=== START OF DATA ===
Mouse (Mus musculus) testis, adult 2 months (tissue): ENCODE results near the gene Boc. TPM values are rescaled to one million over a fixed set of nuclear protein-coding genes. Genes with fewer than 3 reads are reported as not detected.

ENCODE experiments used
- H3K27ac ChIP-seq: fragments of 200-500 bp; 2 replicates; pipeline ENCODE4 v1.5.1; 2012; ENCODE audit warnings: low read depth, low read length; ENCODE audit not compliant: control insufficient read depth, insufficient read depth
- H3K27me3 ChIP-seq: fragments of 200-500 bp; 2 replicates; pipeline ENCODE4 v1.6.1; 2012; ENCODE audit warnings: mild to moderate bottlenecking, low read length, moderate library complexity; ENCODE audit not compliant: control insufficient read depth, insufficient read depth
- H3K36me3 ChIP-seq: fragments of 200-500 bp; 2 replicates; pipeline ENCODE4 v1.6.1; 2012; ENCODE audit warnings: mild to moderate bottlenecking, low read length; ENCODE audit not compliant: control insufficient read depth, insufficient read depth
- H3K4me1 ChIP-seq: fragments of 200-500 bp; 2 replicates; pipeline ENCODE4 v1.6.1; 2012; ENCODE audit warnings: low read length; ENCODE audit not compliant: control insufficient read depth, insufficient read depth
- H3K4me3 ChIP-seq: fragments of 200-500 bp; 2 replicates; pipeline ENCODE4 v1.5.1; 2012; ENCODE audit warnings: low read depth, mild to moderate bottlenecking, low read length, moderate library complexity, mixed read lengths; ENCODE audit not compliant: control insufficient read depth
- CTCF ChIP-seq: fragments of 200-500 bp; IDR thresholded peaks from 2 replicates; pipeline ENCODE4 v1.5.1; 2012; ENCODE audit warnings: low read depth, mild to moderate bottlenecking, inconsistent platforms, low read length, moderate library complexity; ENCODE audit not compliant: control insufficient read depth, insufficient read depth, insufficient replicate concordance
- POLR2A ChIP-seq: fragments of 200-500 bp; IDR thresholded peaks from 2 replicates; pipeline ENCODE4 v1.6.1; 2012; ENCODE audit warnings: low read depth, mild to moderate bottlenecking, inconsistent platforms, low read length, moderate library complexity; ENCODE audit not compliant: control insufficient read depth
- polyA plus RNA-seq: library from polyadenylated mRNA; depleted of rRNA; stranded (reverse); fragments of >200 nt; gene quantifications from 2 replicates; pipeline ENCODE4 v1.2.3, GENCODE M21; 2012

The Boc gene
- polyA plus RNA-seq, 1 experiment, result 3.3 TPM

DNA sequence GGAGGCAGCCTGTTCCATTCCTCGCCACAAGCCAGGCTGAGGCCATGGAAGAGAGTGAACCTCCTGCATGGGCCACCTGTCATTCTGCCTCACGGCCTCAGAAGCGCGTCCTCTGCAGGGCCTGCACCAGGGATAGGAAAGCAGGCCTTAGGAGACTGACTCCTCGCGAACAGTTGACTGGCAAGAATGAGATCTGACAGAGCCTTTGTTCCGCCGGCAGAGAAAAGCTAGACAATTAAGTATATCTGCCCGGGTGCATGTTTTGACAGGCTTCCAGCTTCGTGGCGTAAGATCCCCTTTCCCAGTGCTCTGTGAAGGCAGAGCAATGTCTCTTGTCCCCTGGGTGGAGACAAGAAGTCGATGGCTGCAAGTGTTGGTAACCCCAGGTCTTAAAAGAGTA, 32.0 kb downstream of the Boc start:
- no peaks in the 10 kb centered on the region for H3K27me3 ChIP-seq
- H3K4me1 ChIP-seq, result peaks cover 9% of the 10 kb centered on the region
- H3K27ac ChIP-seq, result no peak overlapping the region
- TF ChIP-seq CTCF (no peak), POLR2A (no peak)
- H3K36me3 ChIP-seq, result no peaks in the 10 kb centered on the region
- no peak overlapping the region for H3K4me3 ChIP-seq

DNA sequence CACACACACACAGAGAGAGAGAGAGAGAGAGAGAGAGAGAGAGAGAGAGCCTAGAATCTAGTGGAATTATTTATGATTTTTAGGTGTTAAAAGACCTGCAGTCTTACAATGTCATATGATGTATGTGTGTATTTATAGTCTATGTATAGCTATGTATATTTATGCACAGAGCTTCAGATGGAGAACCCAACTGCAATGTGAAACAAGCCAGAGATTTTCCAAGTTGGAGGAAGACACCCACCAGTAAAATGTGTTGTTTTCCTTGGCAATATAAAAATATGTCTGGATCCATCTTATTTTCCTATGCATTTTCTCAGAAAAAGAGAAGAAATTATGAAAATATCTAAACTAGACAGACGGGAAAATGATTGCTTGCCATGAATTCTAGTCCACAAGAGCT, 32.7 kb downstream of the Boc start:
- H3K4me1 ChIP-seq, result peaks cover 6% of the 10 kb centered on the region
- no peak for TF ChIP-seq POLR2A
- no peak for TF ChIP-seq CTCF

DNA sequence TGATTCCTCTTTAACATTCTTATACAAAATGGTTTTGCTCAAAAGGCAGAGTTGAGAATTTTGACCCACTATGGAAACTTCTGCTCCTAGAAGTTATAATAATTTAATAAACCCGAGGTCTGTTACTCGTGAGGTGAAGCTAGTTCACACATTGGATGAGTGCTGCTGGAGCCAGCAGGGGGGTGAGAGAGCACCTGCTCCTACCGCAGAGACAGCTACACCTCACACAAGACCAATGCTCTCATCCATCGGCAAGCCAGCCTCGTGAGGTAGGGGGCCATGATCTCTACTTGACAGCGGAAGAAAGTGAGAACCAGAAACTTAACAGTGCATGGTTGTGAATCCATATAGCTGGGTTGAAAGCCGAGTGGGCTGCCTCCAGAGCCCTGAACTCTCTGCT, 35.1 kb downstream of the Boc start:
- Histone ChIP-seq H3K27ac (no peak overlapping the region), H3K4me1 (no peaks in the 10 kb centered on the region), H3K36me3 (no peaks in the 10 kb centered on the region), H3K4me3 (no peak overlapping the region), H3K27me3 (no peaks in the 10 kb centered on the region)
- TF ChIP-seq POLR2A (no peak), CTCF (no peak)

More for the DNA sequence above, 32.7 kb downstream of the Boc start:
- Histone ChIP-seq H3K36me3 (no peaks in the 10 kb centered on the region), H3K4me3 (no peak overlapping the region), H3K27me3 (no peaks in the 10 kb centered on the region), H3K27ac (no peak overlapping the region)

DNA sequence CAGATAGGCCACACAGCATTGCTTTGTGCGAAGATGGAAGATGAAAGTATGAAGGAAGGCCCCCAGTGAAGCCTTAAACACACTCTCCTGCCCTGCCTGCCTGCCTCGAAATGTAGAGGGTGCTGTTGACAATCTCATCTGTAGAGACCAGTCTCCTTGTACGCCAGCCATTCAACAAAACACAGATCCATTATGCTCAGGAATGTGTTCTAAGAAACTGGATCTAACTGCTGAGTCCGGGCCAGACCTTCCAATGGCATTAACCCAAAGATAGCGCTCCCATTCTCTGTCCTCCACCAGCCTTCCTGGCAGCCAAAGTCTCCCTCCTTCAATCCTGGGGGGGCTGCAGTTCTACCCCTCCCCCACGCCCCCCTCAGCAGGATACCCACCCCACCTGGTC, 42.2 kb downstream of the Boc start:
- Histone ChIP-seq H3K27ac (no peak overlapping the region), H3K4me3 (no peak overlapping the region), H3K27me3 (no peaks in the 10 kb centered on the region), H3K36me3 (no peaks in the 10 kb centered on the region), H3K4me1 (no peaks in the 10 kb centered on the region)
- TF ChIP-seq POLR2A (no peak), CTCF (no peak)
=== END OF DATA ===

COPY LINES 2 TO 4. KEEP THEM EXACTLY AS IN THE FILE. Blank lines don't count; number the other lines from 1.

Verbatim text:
ENCODE experiments used
- H3K27ac ChIP-seq: fragments of 200-500 bp; 2 replicates; pipeline ENCODE4 v1.5.1; 2012; ENCODE audit warnings: low read depth, low read length; ENCODE audit not compliant: control insufficient read depth, insufficient read depth
- H3K27me3 ChIP-seq: fragments of 200-500 bp; 2 replicates; pipeline ENCODE4 v1.6.1; 2012; ENCODE audit warnings: mild to moderate bottlenecking, low read length, moderate library complexity; ENCODE audit not compliant: control insufficient read depth, insufficient read depth